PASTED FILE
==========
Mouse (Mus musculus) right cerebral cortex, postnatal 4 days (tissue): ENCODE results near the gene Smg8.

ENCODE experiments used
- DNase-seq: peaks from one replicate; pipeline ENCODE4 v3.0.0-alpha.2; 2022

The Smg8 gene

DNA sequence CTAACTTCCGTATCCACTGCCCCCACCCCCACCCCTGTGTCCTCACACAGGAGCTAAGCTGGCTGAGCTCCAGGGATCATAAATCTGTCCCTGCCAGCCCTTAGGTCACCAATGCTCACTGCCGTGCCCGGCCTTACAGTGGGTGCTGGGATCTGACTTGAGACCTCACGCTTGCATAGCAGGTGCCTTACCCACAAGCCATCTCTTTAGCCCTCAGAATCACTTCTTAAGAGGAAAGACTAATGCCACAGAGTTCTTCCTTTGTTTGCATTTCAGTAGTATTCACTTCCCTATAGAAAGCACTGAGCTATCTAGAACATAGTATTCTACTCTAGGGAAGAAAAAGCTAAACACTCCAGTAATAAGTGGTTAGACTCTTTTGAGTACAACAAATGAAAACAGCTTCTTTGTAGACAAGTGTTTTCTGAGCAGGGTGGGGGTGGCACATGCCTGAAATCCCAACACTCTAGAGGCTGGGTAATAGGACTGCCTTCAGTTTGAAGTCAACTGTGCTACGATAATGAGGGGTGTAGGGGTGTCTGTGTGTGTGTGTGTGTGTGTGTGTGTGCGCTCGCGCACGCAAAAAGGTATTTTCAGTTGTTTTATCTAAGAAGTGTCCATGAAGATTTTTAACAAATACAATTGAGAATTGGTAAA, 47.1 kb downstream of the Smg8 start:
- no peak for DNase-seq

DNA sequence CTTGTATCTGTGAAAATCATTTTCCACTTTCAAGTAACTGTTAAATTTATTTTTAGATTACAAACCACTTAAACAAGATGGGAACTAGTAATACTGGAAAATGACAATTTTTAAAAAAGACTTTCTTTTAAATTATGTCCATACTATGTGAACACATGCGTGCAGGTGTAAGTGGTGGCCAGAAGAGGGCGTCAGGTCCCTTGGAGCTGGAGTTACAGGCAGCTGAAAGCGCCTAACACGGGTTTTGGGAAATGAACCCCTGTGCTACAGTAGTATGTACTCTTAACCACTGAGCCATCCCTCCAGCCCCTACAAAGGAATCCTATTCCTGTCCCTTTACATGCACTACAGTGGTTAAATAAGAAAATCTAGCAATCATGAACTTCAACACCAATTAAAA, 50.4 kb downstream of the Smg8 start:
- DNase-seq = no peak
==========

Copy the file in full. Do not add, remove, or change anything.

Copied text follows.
Mouse (Mus musculus) right cerebral cortex, postnatal 4 days (tissue): ENCODE results near the gene Smg8.

ENCODE experiments used
- DNase-seq: peaks from one replicate; pipeline ENCODE4 v3.0.0-alpha.2; 2022

The Smg8 gene

DNA sequence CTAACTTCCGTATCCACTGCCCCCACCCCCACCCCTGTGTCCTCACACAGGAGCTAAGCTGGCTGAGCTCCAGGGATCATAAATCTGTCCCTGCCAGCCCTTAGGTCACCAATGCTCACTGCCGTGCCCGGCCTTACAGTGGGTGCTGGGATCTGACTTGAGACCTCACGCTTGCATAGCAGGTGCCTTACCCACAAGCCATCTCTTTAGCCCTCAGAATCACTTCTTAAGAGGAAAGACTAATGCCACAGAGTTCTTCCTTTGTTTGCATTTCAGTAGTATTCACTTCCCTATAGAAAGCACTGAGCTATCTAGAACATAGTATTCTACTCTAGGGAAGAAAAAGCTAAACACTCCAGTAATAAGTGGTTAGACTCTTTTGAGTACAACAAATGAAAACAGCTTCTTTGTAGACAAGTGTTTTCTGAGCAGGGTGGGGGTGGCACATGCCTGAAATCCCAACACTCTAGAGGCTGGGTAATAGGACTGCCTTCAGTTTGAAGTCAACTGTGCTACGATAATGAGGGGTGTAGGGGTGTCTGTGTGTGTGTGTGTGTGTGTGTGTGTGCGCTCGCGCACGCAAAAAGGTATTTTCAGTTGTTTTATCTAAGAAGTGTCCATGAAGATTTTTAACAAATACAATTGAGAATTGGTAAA, 47.1 kb downstream of the Smg8 start:
- no peak for DNase-seq

DNA sequence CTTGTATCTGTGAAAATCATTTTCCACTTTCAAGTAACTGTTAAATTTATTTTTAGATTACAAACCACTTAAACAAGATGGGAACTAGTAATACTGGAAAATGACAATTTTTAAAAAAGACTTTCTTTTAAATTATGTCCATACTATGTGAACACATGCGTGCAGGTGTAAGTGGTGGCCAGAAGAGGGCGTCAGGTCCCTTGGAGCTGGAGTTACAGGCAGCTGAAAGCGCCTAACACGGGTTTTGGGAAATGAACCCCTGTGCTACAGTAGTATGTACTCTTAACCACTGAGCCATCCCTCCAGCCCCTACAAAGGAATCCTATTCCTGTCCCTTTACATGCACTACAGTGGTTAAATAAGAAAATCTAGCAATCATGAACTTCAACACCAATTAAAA, 50.4 kb downstream of the Smg8 start:
- DNase-seq = no peak